I first met Moises (he's the one in the middle--my husband is on the left, Moises' stepson is on the right) a couple years ago during a week-long mission trip to the Dominican Republic. We were at a church and the pastor asked the guitar player in the worship band to be his interpreter. Moises, in a Jersey accent, translated the sermon into English for us gringos and afterward my husband and I shook his hand and thanked him. He was humble, but friendly and quite American. I left curious about his story and God wouldn’t let me fah-getta-bout-it.

About a year later, not long after we moved to the DR, my husband became friends with Moises and I had the opportunity to interview him. His story could be a movie on the big screen and Mark Wahlberg would be my pick to play Moises, if anyone wants to know. In a nutshell: He was born in the Dominican Republic, but his family moved to the Bronx when he was six and later to New Jersey. It was there, at age 13, that life took a messy turn when Moises discovered drugs. By age 16 his parents divorced, he became a high school dropout and, not long after that, an addict. Years later, at age 38 and after several run-ins with the law, Moises was deported back to the D.R. (He hadn’t been there for 32 years!) He says when he got off the plane he thought to himself, “Where the ---- am I? Africa or somethin’?” For months he roamed the streets of Santiago stoned out of his mind until finally he sought help and went to rehab. There he was reintroduced to Jesus and decided to surrender to Him.

Moises grew up in a Christian home, in fact his dad was a pastor, but it wasn’t until he was in his late 30’s that he acknowledged God and gave Him his life. The Lord was faithful to pursue Moises even while in his lowest state. And now, because of the Lord, bada-bing, bada-boom, Moises has been drug free for 10 years. He serves God through G.O. Ministries, in his community, and as a husband and stepfather.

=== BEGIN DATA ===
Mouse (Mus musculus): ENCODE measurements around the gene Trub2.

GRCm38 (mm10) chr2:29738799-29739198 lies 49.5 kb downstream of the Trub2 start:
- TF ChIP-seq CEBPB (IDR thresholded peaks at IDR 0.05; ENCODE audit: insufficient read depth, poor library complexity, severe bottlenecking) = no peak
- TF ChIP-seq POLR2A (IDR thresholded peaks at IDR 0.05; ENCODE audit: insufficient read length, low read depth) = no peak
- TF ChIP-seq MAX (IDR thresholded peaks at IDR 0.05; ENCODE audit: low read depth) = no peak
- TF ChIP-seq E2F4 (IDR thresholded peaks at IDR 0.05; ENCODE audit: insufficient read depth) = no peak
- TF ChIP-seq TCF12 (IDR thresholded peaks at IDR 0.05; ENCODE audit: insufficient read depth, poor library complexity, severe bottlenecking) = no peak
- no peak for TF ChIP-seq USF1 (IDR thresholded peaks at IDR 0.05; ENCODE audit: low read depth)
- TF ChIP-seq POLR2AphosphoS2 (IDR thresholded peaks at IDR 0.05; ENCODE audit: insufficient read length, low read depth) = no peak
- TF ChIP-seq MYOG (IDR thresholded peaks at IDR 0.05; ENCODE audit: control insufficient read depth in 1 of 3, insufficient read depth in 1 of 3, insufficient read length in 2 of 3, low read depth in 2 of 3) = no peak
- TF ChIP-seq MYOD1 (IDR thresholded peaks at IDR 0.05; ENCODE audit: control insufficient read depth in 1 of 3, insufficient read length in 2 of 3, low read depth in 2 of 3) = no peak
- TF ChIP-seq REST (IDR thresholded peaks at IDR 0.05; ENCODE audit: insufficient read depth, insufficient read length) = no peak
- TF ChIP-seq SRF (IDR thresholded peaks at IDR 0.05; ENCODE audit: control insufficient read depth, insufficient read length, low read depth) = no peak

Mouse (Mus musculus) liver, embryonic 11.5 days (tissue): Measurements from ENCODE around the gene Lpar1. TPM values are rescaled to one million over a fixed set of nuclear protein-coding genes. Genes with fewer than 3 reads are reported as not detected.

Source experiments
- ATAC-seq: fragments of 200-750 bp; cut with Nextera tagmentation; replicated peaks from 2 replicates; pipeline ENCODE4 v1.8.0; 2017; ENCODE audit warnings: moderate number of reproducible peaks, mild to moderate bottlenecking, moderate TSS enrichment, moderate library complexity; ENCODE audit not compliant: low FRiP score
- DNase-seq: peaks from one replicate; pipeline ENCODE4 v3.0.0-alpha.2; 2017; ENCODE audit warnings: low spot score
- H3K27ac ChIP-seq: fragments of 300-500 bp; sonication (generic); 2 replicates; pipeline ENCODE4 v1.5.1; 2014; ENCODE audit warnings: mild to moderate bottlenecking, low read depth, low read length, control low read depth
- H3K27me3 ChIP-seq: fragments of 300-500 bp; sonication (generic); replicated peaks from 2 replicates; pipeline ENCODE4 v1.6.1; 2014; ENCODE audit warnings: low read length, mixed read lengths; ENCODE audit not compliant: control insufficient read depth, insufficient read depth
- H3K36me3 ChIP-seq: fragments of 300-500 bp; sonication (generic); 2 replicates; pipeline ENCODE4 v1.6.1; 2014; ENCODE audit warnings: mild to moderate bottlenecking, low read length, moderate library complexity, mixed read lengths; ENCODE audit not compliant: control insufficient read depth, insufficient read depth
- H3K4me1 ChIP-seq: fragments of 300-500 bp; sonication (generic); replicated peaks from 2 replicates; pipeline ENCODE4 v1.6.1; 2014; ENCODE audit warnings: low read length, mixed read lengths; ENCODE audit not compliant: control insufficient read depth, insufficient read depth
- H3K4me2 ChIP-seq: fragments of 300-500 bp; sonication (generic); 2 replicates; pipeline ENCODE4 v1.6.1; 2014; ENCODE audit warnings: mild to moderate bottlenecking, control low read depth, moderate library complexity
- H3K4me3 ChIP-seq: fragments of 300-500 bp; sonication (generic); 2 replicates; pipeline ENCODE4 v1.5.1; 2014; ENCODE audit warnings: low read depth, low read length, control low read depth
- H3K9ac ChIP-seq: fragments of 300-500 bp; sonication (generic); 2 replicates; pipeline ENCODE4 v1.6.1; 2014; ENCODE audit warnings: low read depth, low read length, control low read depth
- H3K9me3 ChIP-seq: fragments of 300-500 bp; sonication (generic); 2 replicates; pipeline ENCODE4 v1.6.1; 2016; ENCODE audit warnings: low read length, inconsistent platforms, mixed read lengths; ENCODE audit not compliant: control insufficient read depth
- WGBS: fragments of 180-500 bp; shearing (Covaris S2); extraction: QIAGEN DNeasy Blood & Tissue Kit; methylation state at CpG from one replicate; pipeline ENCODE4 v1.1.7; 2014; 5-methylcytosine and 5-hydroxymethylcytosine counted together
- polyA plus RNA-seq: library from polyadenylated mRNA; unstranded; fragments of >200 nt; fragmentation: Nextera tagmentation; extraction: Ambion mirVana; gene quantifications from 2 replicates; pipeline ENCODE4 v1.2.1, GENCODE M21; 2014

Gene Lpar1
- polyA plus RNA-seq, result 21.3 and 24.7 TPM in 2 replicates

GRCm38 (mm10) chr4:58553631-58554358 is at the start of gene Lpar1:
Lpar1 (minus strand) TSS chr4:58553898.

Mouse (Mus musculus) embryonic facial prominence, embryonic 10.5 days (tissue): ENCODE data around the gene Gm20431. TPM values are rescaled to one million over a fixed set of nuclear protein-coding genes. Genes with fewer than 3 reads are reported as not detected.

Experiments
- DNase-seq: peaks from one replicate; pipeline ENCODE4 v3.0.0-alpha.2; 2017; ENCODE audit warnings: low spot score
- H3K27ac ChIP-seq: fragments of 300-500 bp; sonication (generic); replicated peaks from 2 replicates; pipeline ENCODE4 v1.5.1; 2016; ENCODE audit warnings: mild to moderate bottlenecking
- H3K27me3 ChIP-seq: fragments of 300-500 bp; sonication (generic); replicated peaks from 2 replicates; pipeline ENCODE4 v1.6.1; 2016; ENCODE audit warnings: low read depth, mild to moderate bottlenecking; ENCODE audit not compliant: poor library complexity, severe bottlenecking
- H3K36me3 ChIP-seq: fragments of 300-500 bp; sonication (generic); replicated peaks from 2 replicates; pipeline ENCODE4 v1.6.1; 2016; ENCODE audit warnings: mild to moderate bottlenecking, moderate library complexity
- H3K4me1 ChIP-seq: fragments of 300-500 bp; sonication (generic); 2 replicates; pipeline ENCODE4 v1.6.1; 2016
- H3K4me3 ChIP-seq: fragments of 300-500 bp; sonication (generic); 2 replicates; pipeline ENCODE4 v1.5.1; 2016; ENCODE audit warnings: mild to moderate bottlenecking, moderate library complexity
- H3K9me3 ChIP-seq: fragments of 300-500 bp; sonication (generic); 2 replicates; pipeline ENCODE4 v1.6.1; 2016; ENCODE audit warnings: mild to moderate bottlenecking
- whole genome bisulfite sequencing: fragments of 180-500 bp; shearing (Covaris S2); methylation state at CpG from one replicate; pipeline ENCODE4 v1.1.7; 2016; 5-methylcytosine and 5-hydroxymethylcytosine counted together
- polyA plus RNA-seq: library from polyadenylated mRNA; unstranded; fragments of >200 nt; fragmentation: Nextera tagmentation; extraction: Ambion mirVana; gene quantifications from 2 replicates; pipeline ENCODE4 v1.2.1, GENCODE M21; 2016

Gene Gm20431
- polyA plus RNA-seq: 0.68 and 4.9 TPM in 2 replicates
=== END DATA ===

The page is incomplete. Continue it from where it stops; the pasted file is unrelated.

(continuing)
I’ve interviewed many people here with amazing and often heartbreaking stories like Moises’. Hearing their testimonies, I see God’s hand—His persistent hand—and it moves me to pray for the “impossible.” Jesus is big enough, loving enough and faithful enough to woo and pursue those we love who need Him, no matter what shape their life is in.

"For nothing is impossible with God." Luke 1:37

Thursday, January 5, 2012

A Piece of Quiet

”In the quiet, in the stillness I know that You are God.
In the secret of your presence I know there I am restored. So when you call I won’t refuse. Each new day again I’ll choose. There is no one else for me. None but Jesus…”

Santiago is generally not a quiet place. There are gorgeous, peaceful mountains nearby and serene hills in shades of green that would take your breath away, but I live in the burbs and my neighborhood likes to party. The 172 dogs that live on my block have formed a barking chorus and they practice throughout the day. The roosters crow like there’s no tomorrow morning. People greet one another and get their point across by using full, boisterous voices. Horns, merengue music, car alarms, and more horns and more music...

Yet, my soul is refreshed by quiet. Sometimes I ache for it.

Today, in my slice of the Dominican Republic, it rained most of the day. I first heard it early in the morning when I was still mostly asleep. It was not a storm. There was no lightening or thunder or even wind. It was a steady, rhythmic downpour. By the time I got out of bed to start the laundry and the oatmeal the downpour turned into soft, silent rain. As the morning continued on and I sat down to work, it hit me that I was not on edge. I was mellow like Jello and here’s why: My neighborhood was quiet. The rain brought a hush to Calle 3 and the area of Las Damas II and covered me with good vibrations. Quiet ones.

For several hours today God gave me the gift of quiet and I reverently expressed my gratitude. It also was a reminder to me that while I can not control the neighborhood noise, I need to give over to the Lord the “noise” going on in my head and there's plenty of it. The what-if’s and over-the-top to-do lists can be deafening. Too often I am the one who sabotages the peace God intends for me to experience each day by filling my mind with worry. I need His help to change my ways, quieting my brain and remembering who He is and who I am in light of His grace. Then peace and quiet will be mine no matter how loud it is outside.

“Be still and know that I am God. I will be exalted among the nations, I will be exalted in the earth.” Psalm 46:10